–D J Taylor in the latest issue of Literary Review has written a review of the new biography by Patrick Donovan. This is entitled Arnold Bennett: Last Icon. It was mentioned in a previous post. Here’s an excerpt from the beginning paragraphs:
Evelyn Waugh gestures at some of the clouds of gossip column glory that hung around [Bennett] in the closing pages of Decline and Fall (1928), where Paul Pennyfeather, now back at Oxford, narrowly avoids being run over by a chauffeur-driven Rolls-Royce containing the mysterious figure of Philbrick, one-time butler at the north Wales private school at which Paul has previously drudged. ‘Who was your opulent friend?’ Pennyfeather’s chum Stubbs enquires. ‘Arnold Bennett,’ Paul mischievously returns. Waugh, naturally, is having a little fun with an Olympian figure whom he would have regarded as the last word in staidness, but as a piece of cultural positioning the scene is highly convincing. Bennett, it is safe to say, was exactly the kind of writer who would have been seen bowling along Oxford High Street in a Rolls-Royce as the undergraduates scattered before him. Like many another mainstream novelist from the early 20th century, when mass communications and mass literacy combined to expand literary audiences, he made no bones about enjoying the fruits of bestsellerdom. In this lay the seeds of his altogether catastrophic undoing.
–Duncan McLaren has posted a new article that, as he puts it, tells the story of Unconditional Surrender as related on the book covers published by Penguin. “The 5 covers take you into the books in very different ways.” Here’s the link: olderevelyn.org.uk/styled-2/ Duncan adds: “As this was Waugh’s last novel, perhaps it is appropriate to read it in conjunction with this earlier piece on Decline and Fall and Penguin which was posted about previously.” Here’s the link to that: evelynwaugh.org.uk/styled-136/index.html.
–The long-running “Londoner’s Diary” of the Evening Standard (also Arnold Bennett’s book reviewing venue) has this story about a more recent member of the Waugh family:
Daisy Waugh becomes a yogi
What would grumpy Brideshead Revisited author Evelyn Waugh make of granddaughter Daisy’s latest career move? Also a novelist, she has now qualified as a yoga teacher. “Yoga’s not aerobics, it’s a way of seeing the world,” she tells The Spectator in an article.
Thanks to Dave Lull for suggesting this.
—The Monthly reviews a recent Kate Atkinson novel which has some themes that will resonate with with Waugh readers:
The overture to Shrines of Gaiety (Penguin) plays outside a jail with a release. The finale plays inside the same jail with a hanging. In between, there’s a slippery tale teeming with characters zipping across a fabulous stage: set by Baz Luhrmann, clothes by Liberty, cocktails (and drunks) by Evelyn Waugh, murders by Agatha Christie. It is 1926, just before the General Strike, and the Soho clubs are redefining London nightlife. Kate Atkinson has happily drawn on a real London nightclub owner, Kate Meyrick, for the fictional character Nellie Coker. As Coker does, Meyrick owned a handful of clubs in Soho, each catering for different tastes and classes but attracting the same criminal and constabulary interest. She was imprisoned (with hard labour) for various offences. Her main offence was possibly being a smart and tough woman who made real money.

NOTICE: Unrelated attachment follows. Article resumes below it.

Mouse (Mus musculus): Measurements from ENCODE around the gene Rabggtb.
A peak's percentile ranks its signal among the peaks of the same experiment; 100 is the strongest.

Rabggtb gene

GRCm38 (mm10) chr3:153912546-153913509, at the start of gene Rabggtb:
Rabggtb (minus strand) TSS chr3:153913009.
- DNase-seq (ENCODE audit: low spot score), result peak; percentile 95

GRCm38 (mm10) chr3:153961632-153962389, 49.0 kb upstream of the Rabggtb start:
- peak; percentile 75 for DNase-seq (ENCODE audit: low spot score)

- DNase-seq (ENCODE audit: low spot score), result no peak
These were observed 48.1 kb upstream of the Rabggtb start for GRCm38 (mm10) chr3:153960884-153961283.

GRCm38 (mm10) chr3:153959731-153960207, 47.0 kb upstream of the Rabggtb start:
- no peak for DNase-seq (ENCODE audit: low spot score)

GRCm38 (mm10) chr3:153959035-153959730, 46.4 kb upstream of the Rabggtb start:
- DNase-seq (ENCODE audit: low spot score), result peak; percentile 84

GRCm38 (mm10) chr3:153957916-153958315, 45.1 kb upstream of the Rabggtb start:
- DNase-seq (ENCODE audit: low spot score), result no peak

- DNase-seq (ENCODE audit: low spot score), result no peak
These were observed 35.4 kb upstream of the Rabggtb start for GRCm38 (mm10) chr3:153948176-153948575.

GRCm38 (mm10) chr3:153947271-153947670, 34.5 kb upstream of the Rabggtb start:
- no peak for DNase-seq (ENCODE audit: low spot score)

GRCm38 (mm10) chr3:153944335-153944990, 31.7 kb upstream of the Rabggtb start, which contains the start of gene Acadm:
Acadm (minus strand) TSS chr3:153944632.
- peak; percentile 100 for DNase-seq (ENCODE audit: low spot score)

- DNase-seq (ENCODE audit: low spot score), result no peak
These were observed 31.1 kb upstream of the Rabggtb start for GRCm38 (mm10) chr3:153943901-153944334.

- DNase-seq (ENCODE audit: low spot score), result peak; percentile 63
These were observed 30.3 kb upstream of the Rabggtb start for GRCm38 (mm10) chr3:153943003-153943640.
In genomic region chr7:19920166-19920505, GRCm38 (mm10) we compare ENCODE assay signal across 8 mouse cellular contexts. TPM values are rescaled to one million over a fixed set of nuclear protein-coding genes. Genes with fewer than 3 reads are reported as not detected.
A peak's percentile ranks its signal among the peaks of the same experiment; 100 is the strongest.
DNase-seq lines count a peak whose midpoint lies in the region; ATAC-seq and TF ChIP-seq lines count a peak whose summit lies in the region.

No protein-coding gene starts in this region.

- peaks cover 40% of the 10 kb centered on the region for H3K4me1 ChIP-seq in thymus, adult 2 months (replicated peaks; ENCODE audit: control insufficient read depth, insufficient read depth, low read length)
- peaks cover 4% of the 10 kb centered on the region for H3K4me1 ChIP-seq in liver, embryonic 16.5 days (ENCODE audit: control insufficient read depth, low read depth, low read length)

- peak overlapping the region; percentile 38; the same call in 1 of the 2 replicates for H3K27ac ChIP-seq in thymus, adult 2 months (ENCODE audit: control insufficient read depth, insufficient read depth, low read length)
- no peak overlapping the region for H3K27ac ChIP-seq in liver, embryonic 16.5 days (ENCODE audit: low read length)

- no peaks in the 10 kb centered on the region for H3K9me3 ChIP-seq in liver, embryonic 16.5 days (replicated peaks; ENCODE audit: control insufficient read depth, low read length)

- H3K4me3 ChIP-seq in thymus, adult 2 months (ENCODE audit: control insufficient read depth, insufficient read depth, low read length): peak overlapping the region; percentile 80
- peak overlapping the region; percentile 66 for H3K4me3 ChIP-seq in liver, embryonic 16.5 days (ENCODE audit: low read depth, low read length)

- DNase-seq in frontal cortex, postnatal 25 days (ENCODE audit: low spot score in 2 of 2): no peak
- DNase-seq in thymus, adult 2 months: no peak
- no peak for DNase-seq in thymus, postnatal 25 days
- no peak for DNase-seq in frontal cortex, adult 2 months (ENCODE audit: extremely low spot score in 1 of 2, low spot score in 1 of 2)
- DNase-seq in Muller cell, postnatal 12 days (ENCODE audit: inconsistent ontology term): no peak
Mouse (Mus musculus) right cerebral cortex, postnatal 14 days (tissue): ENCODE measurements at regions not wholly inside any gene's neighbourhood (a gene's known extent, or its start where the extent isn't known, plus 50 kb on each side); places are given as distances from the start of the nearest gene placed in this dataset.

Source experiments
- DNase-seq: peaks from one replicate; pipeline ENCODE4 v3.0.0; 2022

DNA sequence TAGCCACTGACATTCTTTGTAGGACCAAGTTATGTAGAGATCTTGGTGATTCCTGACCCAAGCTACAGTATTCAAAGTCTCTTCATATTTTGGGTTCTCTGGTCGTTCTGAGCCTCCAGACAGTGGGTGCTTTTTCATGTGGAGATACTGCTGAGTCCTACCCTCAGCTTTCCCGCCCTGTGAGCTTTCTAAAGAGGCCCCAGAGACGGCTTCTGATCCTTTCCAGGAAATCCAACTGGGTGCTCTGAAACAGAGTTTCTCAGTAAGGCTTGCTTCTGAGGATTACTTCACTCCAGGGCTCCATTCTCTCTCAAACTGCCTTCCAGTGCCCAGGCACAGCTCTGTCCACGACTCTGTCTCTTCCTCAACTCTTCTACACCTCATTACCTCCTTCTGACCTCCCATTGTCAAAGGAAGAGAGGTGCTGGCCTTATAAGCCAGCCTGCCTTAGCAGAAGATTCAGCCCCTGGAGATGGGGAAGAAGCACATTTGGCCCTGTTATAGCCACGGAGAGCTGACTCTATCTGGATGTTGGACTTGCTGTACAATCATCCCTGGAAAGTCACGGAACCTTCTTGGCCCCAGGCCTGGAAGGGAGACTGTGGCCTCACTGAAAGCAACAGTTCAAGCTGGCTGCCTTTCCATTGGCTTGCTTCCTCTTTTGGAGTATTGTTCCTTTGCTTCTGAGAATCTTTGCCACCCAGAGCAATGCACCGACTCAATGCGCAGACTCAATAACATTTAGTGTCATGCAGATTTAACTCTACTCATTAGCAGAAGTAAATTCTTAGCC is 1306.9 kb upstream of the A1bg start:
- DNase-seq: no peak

Meyrick inspired the character of Ma Mayfield in Waugh’s novel Brideshead Revisited.
–The Daily Telegraph has posted an obituary of Charles Villiers who recently died at the age of 59. His final years were spent researching and writing a biography of his grandmother Lady Mairi Bury, a noted supporter of appeasement in its day. An earlier book was an account of his own 8 year divorce proceeding which had received extensive press coverage. Neither seems to have yet been published. Another incident recounted has a Wavian element:
After attending the University of Edinburgh, where he read History, he visited the Falkland Islands just as the Falklands War ended. A letter of introduction to Governor Rex Hunt led to a rather comical mix-up. Hunt thought Villiers had been sent from Whitehall, so he presented him to the officers’ mess to acquaint him with the island’s military structure.
To his great surprise, Villiers was sent out to lead an infantry patrol the next day. His only military experience had been in the Officers’ Training Corps at Eton. The gaffe was never discovered, but Villiers compared the experience to events in Evelyn Waugh’s novel Scoop.
–Finally, in a recent Guardian interview of novelist Irvine Welsh, this appeared:
Which novels inspired you?
Evelyn Waugh’s Sword of Honour trilogy influenced me a lot; even though the characters had a completely different background to mine, I found the psychology of male schadenfreude and competitiveness really well observed. A background pulse [to wanting to write] came from the big Scottish books that made everyone go, whoa, this is great: William McIlvanney’s Laidlaw, Kelman’s The Busconductor Hines, Alasdair Gray’s Lanark, Janice Galloway’s The Trick Is to Keep Breathing…
Welsh’s statement on Sword of Honour is consistent with one he made a few months ago to an Irish paper which was mentioned in a previous post.
UPDATE (27 August 2022): The Guardian interview of Irvine Welsh was inadvertently omitted and has now been added.